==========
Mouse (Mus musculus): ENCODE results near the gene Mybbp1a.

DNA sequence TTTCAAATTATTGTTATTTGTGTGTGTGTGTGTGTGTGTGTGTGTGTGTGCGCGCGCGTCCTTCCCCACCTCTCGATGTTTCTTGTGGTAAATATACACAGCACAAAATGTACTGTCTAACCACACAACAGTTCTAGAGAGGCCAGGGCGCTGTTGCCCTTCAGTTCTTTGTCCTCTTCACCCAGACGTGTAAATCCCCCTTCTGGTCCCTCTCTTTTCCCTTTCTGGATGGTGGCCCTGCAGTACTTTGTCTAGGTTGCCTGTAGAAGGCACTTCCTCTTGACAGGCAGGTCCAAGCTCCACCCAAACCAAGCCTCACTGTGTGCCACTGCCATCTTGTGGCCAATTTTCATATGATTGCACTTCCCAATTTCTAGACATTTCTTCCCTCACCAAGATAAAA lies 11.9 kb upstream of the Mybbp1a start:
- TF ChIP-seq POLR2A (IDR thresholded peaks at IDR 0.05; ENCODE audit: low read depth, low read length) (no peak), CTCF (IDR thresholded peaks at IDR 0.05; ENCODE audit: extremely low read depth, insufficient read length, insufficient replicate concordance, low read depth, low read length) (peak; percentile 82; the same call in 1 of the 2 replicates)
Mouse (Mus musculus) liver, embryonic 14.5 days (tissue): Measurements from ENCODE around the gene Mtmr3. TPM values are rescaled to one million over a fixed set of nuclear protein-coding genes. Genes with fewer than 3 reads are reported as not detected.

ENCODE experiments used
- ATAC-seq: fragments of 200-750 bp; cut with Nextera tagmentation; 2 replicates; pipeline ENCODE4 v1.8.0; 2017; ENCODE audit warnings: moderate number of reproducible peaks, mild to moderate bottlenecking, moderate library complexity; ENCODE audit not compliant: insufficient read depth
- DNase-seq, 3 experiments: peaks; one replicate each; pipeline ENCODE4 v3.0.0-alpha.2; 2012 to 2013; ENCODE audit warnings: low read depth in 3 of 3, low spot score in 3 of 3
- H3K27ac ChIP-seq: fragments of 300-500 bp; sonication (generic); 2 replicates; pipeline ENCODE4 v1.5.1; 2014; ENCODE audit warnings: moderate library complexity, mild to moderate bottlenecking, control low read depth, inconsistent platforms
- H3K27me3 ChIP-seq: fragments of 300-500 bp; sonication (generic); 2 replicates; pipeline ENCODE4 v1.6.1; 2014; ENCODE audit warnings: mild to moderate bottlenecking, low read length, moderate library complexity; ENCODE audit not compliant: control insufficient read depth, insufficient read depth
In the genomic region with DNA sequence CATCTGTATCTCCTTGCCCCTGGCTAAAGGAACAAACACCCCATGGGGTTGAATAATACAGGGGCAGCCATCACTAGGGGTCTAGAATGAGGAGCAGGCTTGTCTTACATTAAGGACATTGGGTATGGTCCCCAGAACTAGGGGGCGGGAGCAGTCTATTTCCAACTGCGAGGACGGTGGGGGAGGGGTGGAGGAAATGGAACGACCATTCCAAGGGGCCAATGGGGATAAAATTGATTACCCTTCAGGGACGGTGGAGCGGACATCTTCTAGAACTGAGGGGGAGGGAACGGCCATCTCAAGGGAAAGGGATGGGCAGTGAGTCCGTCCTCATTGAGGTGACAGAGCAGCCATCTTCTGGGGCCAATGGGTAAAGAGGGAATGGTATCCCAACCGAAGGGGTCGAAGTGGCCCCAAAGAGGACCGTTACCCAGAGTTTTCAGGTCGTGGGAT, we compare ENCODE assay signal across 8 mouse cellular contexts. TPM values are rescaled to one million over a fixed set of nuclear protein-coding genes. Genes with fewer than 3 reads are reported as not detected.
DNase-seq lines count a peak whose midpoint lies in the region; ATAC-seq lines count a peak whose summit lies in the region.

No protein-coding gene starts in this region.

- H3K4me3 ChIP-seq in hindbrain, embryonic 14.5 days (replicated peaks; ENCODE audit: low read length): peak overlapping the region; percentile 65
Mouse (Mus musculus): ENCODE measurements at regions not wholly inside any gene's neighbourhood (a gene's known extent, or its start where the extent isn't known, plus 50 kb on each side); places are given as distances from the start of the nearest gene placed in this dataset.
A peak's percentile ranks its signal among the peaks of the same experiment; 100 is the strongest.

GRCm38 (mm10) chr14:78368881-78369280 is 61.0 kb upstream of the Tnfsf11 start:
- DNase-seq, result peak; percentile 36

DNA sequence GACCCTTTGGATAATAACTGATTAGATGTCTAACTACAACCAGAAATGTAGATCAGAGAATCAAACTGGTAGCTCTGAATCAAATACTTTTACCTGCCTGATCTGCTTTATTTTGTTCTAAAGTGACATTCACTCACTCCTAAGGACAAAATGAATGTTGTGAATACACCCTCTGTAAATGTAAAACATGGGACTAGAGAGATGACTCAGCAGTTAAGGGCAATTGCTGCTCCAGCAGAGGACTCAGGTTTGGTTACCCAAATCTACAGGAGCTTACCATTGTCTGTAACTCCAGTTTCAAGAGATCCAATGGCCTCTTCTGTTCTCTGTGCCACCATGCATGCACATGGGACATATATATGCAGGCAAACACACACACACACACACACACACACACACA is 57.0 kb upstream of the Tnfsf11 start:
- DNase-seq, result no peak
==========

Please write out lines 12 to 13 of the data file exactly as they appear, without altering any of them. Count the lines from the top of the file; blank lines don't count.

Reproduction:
No protein-coding gene starts in this region.

- H3K4me3 ChIP-seq in hindbrain, embryonic 14.5 days (replicated peaks; ENCODE audit: low read length): peak overlapping the region; percentile 65